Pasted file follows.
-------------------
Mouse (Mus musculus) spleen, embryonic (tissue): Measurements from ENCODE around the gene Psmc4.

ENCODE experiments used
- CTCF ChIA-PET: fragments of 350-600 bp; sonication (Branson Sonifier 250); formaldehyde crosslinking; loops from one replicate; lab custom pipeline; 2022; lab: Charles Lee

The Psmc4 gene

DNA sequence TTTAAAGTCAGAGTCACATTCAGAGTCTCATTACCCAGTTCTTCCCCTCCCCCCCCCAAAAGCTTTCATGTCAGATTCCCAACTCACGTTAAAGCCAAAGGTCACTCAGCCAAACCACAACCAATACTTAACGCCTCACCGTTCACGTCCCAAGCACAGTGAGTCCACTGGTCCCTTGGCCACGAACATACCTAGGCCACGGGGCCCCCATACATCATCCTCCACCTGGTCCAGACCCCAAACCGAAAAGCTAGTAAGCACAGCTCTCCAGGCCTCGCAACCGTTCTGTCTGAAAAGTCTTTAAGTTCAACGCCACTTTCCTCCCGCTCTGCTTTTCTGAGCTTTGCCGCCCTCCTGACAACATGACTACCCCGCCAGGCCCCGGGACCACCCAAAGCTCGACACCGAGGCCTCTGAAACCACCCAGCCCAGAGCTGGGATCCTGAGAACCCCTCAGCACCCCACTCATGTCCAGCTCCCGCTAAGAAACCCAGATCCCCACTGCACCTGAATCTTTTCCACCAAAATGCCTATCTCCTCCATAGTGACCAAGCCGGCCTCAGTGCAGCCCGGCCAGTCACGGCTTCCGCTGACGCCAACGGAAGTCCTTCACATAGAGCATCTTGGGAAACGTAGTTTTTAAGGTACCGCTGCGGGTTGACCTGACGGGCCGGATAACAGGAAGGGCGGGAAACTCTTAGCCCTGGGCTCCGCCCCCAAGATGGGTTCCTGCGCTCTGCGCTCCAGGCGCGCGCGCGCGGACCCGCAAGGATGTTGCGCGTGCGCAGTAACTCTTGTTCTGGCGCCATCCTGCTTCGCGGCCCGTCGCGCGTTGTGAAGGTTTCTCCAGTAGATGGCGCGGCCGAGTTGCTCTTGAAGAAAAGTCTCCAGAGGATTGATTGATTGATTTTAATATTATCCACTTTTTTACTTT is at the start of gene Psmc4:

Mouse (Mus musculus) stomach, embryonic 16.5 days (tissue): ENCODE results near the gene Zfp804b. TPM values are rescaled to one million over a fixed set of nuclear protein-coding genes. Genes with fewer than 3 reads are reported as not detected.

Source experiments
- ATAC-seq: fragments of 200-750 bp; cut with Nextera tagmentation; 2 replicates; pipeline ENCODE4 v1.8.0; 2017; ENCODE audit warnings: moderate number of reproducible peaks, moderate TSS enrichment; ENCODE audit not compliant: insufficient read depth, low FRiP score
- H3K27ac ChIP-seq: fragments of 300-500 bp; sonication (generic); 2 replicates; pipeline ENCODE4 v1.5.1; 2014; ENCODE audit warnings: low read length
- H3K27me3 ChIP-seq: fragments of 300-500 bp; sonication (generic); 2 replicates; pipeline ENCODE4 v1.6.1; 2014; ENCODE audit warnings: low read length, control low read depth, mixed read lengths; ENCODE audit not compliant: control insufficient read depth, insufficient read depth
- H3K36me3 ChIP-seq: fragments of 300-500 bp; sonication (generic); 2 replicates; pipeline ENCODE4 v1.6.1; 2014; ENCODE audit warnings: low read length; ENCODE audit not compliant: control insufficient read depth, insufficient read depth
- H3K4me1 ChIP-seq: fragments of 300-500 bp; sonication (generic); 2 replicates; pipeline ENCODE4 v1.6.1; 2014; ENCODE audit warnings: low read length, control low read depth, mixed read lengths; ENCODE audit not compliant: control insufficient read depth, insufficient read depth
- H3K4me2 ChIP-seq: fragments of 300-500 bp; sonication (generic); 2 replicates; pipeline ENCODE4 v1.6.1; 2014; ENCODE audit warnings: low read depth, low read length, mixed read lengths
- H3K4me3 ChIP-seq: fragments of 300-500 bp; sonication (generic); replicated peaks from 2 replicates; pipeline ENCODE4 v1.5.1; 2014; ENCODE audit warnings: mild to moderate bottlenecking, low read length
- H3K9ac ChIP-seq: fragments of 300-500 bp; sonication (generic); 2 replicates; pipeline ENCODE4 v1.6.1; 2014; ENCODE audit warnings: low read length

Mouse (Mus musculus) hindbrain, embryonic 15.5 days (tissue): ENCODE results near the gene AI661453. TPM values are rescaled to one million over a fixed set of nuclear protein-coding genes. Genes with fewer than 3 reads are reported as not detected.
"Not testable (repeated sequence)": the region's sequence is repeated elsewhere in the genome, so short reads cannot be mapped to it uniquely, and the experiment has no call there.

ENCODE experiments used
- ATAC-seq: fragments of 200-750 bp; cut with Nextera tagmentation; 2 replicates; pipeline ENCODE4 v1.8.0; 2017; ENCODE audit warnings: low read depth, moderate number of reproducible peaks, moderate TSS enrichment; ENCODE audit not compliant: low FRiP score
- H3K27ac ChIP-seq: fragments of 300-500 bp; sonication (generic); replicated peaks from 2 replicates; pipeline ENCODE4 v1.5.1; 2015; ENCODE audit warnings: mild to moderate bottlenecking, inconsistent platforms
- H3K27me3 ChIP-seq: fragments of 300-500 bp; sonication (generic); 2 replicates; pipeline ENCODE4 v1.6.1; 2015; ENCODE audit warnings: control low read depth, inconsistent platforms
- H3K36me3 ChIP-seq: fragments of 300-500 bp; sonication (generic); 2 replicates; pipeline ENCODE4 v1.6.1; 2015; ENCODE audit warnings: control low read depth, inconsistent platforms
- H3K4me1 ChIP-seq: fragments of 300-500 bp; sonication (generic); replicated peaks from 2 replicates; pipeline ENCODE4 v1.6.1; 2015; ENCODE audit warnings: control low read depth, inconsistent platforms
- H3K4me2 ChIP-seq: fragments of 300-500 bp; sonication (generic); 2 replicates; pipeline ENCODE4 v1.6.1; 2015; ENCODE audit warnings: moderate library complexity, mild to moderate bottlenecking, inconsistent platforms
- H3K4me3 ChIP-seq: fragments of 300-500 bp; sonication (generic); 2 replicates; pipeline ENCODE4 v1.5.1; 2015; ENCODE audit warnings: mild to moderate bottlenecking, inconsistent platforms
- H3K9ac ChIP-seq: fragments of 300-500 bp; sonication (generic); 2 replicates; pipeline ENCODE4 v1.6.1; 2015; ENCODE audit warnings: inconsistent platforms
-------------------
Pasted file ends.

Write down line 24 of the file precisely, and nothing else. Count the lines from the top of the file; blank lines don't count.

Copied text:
- H3K4me2 ChIP-seq: fragments of 300-500 bp; sonication (generic); 2 replicates; pipeline ENCODE4 v1.6.1; 2015; ENCODE audit warnings: moderate library complexity, mild to moderate bottlenecking, inconsistent platforms